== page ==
Retirement is supposed to be the best years of your life. Some call it the “golden years.” It can only be golden if you have enough money!
The cold, hard reality is most people need to save for retirement. Government benefits like Canada Pension Plan (CPP) and Old Age Security (OAS) are generally not enough. Combined CPP and OAS might be as much as $1,500 per month, but most people don’t qualify for the maximum benefit. The average is about $1,100 per month, and I don’t know many people who could live off that—even really frugal people.
Workplace savings plans are usually the best place to save for retirement. In fact, a 2011 survey by Fidelity Investments suggests that more than half (55%) of current participants say they would not be saving for retirement if their employer did not offer a savings program. The study also found that 19% of these participants have no retirement savings at all outside of their employer’s plan.
Let’s review the different workplace savings plans:
Group RRSPs are one of the most common workplace plans. They are very similar to individual RRSPs, except they are administered on a group basis by the employer. Employees make contributions to the Group RRSP directly from their paycheque, and the tax savings from the contribution can be applied immediately. Some employers even match a percentage of the employee’s contribution.
Defined Benefit Pension Plans
Defined Benefit (DB) Pension Plans pay employees a future retirement benefit that is known in advance, based on a formula that incorporates years of service, salary and a pension factor. In most cases, the contributions to the plan are shared by both the employee and the employer. These contribution amounts can change depending on whether the plan is sufficiently funded to meet its future obligations.
DB pension plans really reward long-term employees. People who retire with a defined benefit pension tend to have more stable, guaranteed income in retirement. Unfortunately, outside of the public sector there are fewer and fewer DB pension plans today, because they are costly to administer and the funding liability is shared by the employer.
Defined Contribution Pension Plans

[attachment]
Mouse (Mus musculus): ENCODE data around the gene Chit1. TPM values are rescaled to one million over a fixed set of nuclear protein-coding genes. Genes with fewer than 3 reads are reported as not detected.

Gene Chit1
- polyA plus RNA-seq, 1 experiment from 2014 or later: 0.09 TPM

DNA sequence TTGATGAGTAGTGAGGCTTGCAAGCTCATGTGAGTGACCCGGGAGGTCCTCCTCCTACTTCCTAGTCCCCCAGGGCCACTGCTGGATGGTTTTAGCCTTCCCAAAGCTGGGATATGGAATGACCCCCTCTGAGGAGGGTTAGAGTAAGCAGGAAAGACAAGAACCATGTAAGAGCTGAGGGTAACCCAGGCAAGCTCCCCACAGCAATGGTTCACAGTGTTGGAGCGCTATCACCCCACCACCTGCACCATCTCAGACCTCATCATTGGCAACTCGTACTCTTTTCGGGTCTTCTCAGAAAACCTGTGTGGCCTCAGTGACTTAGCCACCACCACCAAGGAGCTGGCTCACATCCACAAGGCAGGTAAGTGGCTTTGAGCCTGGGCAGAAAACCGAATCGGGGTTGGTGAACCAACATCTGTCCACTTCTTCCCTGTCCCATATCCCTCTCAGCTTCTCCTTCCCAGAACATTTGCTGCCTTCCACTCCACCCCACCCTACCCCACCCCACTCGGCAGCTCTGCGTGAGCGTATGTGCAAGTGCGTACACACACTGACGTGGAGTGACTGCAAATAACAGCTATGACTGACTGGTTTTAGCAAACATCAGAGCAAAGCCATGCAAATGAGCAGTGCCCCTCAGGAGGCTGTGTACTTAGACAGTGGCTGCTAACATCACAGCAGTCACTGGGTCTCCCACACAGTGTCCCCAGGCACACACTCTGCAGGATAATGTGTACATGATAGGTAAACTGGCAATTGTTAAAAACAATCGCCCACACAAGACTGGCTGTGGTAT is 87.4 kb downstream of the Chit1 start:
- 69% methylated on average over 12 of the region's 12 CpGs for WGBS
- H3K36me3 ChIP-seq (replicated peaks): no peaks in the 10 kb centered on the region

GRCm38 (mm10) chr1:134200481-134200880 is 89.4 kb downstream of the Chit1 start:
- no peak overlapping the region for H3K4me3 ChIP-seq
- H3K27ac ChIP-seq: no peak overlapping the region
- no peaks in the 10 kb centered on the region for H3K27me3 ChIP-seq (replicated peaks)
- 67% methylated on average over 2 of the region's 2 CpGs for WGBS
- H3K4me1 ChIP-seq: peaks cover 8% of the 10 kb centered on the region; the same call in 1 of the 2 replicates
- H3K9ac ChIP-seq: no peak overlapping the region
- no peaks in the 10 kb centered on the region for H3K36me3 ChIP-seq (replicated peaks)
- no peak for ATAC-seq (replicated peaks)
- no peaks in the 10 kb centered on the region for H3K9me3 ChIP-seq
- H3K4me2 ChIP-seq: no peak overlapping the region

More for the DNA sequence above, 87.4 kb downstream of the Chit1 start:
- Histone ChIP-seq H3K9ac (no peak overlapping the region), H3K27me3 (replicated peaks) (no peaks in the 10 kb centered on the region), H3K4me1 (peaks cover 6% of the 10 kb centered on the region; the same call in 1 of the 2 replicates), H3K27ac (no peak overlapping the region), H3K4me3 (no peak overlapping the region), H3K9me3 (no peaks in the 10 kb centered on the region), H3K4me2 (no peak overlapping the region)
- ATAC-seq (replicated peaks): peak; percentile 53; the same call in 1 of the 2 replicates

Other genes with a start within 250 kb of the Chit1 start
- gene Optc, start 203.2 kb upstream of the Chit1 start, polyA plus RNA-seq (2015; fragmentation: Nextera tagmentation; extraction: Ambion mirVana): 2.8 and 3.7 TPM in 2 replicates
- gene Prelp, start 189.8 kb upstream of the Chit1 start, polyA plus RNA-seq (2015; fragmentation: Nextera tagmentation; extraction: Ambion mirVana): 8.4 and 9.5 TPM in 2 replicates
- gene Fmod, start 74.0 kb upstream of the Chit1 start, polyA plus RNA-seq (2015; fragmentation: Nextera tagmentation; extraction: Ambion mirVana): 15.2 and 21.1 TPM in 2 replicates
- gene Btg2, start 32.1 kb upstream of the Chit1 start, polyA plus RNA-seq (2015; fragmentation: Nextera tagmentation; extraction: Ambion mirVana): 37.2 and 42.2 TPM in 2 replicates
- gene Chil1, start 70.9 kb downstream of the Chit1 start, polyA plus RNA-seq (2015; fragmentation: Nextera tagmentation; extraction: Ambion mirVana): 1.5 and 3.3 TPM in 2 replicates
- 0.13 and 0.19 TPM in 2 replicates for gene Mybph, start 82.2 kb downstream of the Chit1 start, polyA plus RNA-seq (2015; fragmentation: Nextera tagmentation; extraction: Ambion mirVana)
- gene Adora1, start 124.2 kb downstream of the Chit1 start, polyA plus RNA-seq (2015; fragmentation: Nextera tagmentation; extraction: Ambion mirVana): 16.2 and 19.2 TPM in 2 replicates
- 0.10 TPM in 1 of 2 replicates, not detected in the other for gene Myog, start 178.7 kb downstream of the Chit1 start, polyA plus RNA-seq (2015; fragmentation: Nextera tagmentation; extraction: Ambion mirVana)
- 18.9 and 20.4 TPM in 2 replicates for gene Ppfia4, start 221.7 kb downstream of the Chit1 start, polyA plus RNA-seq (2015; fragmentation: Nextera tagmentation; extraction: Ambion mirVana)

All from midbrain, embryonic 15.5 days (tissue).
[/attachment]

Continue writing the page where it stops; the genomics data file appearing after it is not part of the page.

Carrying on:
Defined Contribution (DC) Pension Plans are becoming much more common than DB pensions because they are less costly and there is no funding liability on the employer. Under a DC plan, the future benefit is unknown: it depends on how much money is put into the plan and the rate of return earned on the investments—which means that employees bear the market risk.
What is “defined” in this plan is the amount of the contributions, usually expressed as a percentage of income. For example, an employee might contribute 5% and the employer will match that contribution for a total of 10%.
Deferred Profit Sharing Plans
Deferred Profit-Sharing Plans (DPSPs) are similar to DC pension plans, whereby an employer distributes a portion of pre-tax profits to selected employees. However, unlike a pension plan, employees do not contribute to the DPSP. DPSPs have become increasing popular in regions where pension plans have moved to immediate vesting because DPSPs still allow employers to put vesting periods on employer contributions
Pooled Registered Pension Plans
Pooled Registered Pension Plans (PRPPs) are the new kids on the block when it comes to workplace savings programs. The federal government introduced PRPPs in 2011 to address the concern that millions of Canadians do not have a workplace pension plan. PRPPs are a type of defined contribution pension plan designed to help smaller businesses and self-employed entrepreneurs save for retirement. The idea is that smaller employers can pool resources with other businesses to enjoy a cost-effective pension plan that is easily administered.